Crypto Thieves

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While the number of Crypto-currencies users is growing, new flaws appear. Some are illegal ways of obtaining Bitcoins. Just like the American gold rush, where untraceable money is available – the hackers will follow.

 I would like to touch the topic of cyber-security or to be more specific – raise awareness of Bitcoin Robbery.


Numbers don’t lie

As Bitcoin, Ethereum and other crypto-currencies popularity are on the rise by a daily basis, they invite not only investors or individuals looking for a new payment format but hackers known as crypto-thieves as well.

Over the last two years, hundreds of millions of dollars have been digitally stolen. Here are some numbers to consider:

  • Gox-a Bitcoin exchange based in Shibuya, Tokyo operated since July 2010 until 2014.
    By 2013 and into 2014 the exchange was handling over 70% of all Bitcoin transactions worldwide. As the largest Bitcoin intermediary and the world’s leading Bitcoin exchange In 2014, hackers stole nearly $500 million in Bitcoins which caused their collapse and later Bankruptcy.
  • This continued in 2016 when Bitfinex were robbed off $72 million from the Hong Kong crypto-exchange by hackers & thieves.
  • According to their files, Coinbase, the largest Exchange in the world for crypto-currencies are estimating up to $5 million annual losses to theft by hacking.

How did this happen? Isn’t Blockchain (supposed to be) safer than the options we’re used to? Well, it seems that it’s easier than thought before. Below you can find the systematic methods applied by these crypto-thieves.

The strategy of the Crypto-thieves

  • Step 1: Find your target.Scammers are looking and targeting people who work in the blockchain industry — or by exploring all over social media for mentions of Bitcoin and Coinbase. Through online postings or previous data leaks, the attacker then finds the target’s email address and phone number.
  • Step 2: steal the phone number.The crypto-thief contacts the victim’s mobile provider and ports the phone number to a device in his possession. This is by far one of the easiest parts, as it sadly turns out.
  • Step 3: adjust the account.Since Gmail accounts often link phone numbers as a backup access option, the digital thief can now log in and reset the target’s email password, then do the same at Coinbase.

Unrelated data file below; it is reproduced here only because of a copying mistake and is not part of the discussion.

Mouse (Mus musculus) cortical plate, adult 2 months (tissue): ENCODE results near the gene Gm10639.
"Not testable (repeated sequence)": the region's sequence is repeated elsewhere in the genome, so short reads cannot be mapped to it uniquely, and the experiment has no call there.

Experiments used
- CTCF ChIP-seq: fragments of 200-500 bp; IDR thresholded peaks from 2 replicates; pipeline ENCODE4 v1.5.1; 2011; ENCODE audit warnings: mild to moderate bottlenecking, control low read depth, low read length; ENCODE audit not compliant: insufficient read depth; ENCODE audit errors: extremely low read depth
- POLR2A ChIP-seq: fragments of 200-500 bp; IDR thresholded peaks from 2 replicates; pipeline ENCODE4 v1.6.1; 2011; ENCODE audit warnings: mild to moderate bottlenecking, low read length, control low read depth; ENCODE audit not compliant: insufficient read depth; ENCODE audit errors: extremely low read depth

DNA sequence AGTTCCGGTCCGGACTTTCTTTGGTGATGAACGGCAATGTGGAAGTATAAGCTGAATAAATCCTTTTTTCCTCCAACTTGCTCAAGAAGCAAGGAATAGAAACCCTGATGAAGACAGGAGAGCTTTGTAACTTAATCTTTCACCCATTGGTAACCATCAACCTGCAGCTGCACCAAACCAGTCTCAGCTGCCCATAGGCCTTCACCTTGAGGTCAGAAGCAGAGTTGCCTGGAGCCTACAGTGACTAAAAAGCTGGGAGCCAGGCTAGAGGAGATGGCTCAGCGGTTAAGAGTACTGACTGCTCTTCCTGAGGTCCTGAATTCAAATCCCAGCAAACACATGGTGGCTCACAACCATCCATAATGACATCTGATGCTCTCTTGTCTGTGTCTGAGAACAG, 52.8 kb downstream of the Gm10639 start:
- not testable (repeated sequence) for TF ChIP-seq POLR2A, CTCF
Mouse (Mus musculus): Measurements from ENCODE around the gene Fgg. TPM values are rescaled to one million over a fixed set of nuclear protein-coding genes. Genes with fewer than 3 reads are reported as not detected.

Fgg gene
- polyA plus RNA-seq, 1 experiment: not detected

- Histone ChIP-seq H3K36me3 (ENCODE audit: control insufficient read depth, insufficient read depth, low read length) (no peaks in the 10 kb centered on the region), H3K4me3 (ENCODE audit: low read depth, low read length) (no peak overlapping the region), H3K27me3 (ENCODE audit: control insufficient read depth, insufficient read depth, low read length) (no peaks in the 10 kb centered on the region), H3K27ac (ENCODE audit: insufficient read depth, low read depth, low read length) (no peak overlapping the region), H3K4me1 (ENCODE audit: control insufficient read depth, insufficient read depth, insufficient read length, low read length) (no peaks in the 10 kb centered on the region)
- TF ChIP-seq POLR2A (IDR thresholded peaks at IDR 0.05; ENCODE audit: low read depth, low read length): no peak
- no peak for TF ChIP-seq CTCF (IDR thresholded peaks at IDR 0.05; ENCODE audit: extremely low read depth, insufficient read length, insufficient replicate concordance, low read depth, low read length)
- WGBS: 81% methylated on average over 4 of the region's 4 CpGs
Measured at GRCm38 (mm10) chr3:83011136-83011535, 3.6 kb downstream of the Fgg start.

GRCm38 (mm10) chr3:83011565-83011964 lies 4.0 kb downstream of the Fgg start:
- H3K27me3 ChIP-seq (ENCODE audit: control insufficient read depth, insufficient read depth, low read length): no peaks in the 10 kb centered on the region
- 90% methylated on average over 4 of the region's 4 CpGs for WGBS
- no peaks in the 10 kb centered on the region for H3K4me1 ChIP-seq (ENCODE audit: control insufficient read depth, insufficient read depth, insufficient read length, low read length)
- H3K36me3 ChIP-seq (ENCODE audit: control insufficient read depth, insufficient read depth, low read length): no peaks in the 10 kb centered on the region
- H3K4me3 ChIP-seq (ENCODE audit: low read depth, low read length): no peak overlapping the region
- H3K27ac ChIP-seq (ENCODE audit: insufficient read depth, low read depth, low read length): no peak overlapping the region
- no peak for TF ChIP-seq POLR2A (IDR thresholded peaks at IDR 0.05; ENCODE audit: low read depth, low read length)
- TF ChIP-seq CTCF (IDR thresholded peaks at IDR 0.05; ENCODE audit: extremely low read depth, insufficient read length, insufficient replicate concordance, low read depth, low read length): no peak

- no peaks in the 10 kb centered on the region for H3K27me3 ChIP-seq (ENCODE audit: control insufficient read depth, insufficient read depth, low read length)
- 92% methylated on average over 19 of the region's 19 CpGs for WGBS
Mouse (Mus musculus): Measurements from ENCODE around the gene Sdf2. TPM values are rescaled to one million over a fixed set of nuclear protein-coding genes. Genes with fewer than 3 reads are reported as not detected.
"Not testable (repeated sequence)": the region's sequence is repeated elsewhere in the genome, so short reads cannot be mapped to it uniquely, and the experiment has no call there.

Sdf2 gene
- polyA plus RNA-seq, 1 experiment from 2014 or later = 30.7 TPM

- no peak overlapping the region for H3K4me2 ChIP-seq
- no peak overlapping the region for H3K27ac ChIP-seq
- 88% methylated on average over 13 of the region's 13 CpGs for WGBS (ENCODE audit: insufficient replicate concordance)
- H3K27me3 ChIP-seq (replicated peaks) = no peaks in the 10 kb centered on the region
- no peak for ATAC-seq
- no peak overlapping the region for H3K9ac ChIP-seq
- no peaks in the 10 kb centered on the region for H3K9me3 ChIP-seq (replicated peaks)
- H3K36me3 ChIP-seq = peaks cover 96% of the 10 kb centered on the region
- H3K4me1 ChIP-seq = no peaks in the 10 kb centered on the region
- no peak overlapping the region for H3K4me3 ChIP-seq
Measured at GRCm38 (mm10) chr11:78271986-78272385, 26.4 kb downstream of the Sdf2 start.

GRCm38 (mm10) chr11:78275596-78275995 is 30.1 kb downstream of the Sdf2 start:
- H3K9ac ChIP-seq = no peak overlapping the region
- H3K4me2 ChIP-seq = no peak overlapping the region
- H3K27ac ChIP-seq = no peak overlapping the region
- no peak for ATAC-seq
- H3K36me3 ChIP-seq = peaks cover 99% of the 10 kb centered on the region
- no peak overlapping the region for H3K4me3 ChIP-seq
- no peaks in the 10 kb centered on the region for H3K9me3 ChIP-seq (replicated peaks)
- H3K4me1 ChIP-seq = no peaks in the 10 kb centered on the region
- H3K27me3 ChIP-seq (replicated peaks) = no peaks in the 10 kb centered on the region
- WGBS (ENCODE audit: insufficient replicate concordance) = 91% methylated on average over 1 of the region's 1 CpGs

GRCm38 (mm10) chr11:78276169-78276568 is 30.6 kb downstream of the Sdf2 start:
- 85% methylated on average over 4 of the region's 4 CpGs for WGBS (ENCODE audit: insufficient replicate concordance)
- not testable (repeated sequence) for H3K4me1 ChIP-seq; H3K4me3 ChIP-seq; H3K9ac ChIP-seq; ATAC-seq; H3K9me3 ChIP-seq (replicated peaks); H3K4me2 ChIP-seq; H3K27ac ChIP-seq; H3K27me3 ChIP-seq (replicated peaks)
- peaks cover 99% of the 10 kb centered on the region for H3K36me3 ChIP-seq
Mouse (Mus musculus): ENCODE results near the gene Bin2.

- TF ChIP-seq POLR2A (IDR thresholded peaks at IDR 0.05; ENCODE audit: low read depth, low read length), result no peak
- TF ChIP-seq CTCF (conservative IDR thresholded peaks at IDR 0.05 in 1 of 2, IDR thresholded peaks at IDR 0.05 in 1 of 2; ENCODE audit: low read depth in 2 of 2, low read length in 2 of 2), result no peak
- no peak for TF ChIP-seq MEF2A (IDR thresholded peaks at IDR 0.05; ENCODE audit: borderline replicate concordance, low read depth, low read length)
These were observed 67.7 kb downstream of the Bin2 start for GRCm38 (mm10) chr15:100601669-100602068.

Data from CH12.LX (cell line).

• Step 4: log in.Coinbase requires two-factor authentication (also known as 2FA) in addition to a password. That 2FA now gets texted to the thief, who logs in.
  • Step 5: transfer the money. The crypto-thiefmoves the money into digital wallets under his control. Law enforcement can easily track the movements of the stolen currency recorded on the blockchain, but they, however, cannot block the transactions and figuring out who controls the stolen wallets is really problematic.
  • Step 6: cover the tracks.To try to cover his trail, the crypto-thief can move the currency to foreign crypto-exchanges, or convert it to other kinds of digital currencies that are harder to track. Eventually, he can convert it to cash or other assets. Simple as that.

In conclusion, we understand that blockchain and cryptocurrencies have a huge potential to transform nearly every aspect of our lives. Yet, from the review & steps provided above, it is clear that some threats have to be addressed very carefully as well. And one of them is the crypto-thieves.

Read more at FXPMarkets:


So, how could YOU avoid Bitcoin hacks?

There are various reasons hackers find bitcoin wallets appealing targets. Unlike credit card payments, Bitcoin transactions are irreversible. The anonymous nature of Bitcoin also often makes proving theft difficult.

Tip #1 – Always backup your Bitcoin wallet while being offline.

Tip #2 – Don’t store Bitcoins on computers which are connected to the internet.

Tip #3 – Hackers regularly use keyloggers and ransomware tools such as CryptoLocker to target Bitcoin users. Update your anti-malware software regularly and monitor your applications for suspicious files.

Tip #4 – If you wish to gain from crypto-currency trading and not for spending use – we advise to trade on CFDs (contracts for difference) which allows you to trade the on crypto-currency prices without actually buy or store the cryptocurrency on your computer, which mean there is no chance for hacking or theft.

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